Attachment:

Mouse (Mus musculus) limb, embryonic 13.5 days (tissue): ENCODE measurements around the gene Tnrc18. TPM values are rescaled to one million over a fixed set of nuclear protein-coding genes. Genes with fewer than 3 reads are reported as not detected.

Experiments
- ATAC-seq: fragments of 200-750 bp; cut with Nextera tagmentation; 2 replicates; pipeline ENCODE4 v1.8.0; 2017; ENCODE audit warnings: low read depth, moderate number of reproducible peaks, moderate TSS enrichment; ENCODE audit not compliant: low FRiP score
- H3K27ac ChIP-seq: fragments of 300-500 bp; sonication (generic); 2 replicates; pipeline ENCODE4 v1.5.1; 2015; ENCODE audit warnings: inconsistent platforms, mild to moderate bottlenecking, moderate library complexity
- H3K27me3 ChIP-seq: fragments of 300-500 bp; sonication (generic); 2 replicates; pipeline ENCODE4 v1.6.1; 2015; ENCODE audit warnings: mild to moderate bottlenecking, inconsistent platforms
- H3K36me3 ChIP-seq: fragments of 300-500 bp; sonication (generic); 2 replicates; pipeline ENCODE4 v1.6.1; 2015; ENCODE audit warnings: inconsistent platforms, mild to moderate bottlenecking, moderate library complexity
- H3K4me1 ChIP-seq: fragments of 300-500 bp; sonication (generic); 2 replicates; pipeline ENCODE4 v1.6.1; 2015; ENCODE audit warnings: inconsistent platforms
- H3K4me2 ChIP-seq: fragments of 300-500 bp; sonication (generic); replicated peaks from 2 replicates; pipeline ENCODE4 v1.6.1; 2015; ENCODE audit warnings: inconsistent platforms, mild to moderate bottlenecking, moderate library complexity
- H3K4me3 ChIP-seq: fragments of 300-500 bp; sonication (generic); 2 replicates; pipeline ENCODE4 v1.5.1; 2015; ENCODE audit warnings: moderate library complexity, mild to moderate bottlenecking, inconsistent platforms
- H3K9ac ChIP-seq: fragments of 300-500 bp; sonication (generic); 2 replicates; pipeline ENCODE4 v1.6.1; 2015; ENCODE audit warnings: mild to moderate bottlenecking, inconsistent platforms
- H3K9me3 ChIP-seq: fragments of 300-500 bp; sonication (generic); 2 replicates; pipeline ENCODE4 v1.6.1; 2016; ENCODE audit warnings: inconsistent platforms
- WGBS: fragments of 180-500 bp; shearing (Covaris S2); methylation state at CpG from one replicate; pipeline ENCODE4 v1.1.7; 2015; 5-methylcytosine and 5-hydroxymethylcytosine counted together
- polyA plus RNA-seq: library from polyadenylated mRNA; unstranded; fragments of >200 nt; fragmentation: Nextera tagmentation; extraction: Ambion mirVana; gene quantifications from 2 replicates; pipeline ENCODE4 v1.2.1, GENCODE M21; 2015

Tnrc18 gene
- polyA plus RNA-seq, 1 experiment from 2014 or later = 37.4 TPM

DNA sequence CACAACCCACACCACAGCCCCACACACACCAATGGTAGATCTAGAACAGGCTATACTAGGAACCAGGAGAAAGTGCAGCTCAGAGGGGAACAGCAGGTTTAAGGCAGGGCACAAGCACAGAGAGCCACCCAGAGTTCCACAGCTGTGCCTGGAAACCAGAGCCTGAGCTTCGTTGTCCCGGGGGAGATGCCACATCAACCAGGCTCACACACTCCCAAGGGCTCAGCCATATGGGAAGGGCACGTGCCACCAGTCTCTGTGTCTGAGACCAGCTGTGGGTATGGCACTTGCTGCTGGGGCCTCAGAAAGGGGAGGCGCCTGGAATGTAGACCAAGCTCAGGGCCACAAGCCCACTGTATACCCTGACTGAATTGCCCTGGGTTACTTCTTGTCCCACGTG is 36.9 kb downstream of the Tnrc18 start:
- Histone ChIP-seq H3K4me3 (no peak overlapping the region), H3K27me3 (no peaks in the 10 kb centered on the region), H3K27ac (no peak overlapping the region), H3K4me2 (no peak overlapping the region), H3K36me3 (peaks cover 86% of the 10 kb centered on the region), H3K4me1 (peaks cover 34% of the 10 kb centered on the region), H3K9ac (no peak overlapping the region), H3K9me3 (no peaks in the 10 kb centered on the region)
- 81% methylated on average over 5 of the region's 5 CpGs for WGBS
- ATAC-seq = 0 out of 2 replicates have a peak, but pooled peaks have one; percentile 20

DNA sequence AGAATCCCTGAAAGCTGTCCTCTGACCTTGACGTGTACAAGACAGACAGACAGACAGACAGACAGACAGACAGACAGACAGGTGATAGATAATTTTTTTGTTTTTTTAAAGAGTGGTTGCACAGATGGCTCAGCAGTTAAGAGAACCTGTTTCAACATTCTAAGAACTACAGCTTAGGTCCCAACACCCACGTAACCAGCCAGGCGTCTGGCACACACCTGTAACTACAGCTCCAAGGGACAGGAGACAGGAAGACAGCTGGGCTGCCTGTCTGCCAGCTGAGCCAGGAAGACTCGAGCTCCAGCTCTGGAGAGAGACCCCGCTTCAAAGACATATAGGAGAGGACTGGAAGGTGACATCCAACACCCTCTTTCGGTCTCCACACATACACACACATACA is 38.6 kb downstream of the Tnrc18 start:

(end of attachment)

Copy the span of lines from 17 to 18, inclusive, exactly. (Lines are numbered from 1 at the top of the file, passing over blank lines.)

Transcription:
- Histone ChIP-seq H3K4me3 (no peak overlapping the region), H3K27me3 (no peaks in the 10 kb centered on the region), H3K27ac (no peak overlapping the region), H3K4me2 (no peak overlapping the region), H3K36me3 (peaks cover 86% of the 10 kb centered on the region), H3K4me1 (peaks cover 34% of the 10 kb centered on the region), H3K9ac (no peak overlapping the region), H3K9me3 (no peaks in the 10 kb centered on the region)
- 81% methylated on average over 5 of the region's 5 CpGs for WGBS